EEB and MB Graduate Student Organizations

Name: Elizabeth Long

Job Title: Director of Conservation Science

E-mail Address: elong@mohonkpreserve.org

Company: Mohonk Preserve

Basic job description: I oversee the Conservation Science department of an 8000+ acre non-profit preserve. Conservation research informs our land management planning, recreational access, and environmental education programming. We conduct mainly observational natural history research and maintain numerous long-term datasets pertaining to the ecology of the Shawangunk Ridge in New York State. My job involves administrative duties as well as basic research, land management decision-making, and collaboration with local partners. My typical workday involves a combination of desk time and field time, and my hours are much more regular and predictable than when I worked in academia. I do work some weekends and holidays but those are usually planned in advance and I can use flextime to compensate for it. Most of my work is on preserve lands but I do have opportunity to travel to regional and national meetings and conferences.

What were your graduate studies in? What aspects of your graduate training do you feel have made you more successful in your position? I studied ecology/evolution/genetics for my PhD program, and conservation biology for my MS. The scientific skills that I learned are of course the cornerstone of my work, but there are plenty of other skills that weren't part of my coursework or dissertation training that was invaluable. Some of the skills that I learned in grad school that are most important in my current position: working with and supervising interns, volunteers, and citizen scientists; collaborating with partner groups including NPS, USFWS, etc.; learning how to stay current in the field in creative ways (social media!); understanding how to apply a wide variety of analyses to different datasets or how to find people who can help with that; computer skills including coding in Perl, Python, R, or even just Regular Expressions; translating science to a broad community.

What was your career path after leaving graduate school? I had a joint postdoctoral fellowship at UCLA and the Natural History Museum of Los Angeles. While this experience wasn't required for my field, some of the skills I learned during this time definitely made me a more competitive candidate for my current job. This is particularly true of my time at the NHMLA, where I spent a lot of time working with citizen scientists and collaborating with very diverse groups. I also worked as an assistant professor at a small, teaching-oriented college for two years. Originally this was the career path I intended to pursue as a long-term/permanent job, but now I feel very confident that my current job is a much better fit.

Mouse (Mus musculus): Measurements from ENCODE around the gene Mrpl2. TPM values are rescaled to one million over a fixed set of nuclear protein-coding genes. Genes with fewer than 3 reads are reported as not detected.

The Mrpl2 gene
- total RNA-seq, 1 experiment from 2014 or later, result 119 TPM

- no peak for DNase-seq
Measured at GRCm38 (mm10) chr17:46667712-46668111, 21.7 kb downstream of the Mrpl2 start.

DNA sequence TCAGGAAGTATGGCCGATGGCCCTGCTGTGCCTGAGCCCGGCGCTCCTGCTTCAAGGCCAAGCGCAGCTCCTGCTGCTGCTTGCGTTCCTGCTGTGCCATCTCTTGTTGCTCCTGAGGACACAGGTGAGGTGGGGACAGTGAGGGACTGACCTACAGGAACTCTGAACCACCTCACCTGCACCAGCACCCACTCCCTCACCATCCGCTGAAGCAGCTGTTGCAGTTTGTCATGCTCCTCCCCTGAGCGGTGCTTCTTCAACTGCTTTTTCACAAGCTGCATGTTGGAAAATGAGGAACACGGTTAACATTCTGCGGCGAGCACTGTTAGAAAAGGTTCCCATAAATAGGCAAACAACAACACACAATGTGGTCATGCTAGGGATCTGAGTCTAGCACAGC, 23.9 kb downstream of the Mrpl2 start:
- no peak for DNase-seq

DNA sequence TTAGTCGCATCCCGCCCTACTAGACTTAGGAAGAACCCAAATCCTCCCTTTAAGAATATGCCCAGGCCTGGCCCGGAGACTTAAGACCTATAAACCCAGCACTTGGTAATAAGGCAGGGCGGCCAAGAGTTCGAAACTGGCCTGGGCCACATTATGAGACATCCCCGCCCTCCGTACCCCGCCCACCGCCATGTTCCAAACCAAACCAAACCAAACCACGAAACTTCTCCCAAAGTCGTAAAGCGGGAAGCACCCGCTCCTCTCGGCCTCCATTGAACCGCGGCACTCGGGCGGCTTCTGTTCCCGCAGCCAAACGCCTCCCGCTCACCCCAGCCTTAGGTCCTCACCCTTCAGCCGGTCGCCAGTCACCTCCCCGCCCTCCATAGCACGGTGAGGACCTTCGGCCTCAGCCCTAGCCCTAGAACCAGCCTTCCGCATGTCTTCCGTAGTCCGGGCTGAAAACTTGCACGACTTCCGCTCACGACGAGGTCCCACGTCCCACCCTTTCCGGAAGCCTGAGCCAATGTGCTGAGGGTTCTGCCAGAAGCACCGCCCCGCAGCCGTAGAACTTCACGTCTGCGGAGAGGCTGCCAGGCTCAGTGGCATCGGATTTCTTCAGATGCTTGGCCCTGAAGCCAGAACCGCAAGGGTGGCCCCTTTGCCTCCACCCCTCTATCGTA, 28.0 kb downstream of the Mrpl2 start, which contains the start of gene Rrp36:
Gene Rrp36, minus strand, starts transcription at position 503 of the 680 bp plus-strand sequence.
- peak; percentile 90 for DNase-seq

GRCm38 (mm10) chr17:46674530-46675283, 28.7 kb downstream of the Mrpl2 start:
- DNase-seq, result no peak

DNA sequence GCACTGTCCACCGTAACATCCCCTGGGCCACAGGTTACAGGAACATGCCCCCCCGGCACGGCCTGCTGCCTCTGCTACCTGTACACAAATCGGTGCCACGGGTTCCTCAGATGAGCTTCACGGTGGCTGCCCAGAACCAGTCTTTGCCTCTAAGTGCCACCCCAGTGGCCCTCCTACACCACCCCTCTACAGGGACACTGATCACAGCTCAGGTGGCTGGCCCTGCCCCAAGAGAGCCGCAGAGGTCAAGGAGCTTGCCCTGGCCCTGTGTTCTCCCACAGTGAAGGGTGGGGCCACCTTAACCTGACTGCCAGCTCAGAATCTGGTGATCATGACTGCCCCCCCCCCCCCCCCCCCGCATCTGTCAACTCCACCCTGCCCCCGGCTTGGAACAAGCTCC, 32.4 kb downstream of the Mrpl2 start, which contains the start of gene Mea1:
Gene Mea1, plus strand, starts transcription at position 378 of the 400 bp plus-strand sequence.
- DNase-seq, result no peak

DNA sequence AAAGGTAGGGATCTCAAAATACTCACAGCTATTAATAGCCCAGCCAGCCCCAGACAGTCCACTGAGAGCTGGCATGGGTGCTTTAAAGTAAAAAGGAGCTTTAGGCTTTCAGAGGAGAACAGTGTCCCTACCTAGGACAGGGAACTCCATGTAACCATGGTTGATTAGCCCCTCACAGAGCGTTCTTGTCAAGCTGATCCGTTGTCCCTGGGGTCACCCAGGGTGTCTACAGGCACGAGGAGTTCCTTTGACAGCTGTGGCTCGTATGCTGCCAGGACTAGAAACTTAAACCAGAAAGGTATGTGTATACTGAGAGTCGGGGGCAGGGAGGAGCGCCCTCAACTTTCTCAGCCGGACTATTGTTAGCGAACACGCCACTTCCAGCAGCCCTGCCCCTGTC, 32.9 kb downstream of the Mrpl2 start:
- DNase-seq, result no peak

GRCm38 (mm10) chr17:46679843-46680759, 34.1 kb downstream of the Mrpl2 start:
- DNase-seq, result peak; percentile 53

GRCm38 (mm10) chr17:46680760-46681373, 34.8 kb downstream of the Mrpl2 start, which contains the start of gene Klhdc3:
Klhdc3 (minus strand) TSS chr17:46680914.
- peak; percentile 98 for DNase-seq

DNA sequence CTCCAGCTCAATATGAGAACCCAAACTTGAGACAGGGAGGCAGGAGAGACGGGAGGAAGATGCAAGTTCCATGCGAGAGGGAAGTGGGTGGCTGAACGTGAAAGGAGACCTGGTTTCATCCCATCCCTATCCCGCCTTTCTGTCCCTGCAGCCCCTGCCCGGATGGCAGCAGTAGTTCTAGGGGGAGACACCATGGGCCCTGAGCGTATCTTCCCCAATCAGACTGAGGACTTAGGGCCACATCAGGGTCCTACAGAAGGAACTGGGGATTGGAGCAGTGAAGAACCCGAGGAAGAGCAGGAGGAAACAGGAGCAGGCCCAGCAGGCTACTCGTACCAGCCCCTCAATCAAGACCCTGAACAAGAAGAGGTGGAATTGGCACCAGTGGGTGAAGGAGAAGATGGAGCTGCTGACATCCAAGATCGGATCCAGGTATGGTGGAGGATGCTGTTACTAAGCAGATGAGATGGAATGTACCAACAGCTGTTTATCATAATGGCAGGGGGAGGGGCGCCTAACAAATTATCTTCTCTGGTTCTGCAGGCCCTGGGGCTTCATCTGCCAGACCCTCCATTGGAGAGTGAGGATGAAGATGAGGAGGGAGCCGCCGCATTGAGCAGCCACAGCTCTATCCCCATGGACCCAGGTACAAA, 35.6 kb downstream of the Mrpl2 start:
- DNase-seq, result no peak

What is the most challenging aspect of your job? What are your favorite aspects of your job? The most challenging aspect is probably also my favorite aspect- I have a lot of different responsibilities and it can be tough to manage my time accordingly. For the same reason, though, I feel confident that I will not ever get bored by what I do and I suspect I will always find the job interesting. I also believe strongly in the mission of my organization- I feel good about what we do. In terms of the scope of the science, I'm lucky that I have some say in the direction of the research that our department carries out, which is not always true for folks working in agency and NGO conservation jobs.

Do you have any other useful advice for graduate students interested in your field that hasn't been covered yet? There's no denying that this is a very competitive field and that jobs like mine are pretty scarce. I feel incredibly lucky to have this job, and it isn't something I explicitly planned for or expected.

In terms of salaries, non-profits are usually stretched pretty thin. Unlike in academic jobs, I don't have the option of getting summer salary through grant funding, either. However, there are a lot of other benefits to the job that certainly outweigh any financial downsides. Chief among those benefits is the fact that I have a much easier time leaving work behind at the end of the day than I did in academia. There is much less pressure to always be working, and less implicit guilt over taking off on holidays, weekends, or taking vacation.

My position requires a lot of interaction with visitors and donors, so any experience that might bolster those skills would be a bonus. I was lucky to do this as a postdoc, but I also led a lot of tours and nature walks throughout my academic career. Those things all helped make me a more competitive candidate for my current job even though they didn't get me a lot of credit in the academic realm.


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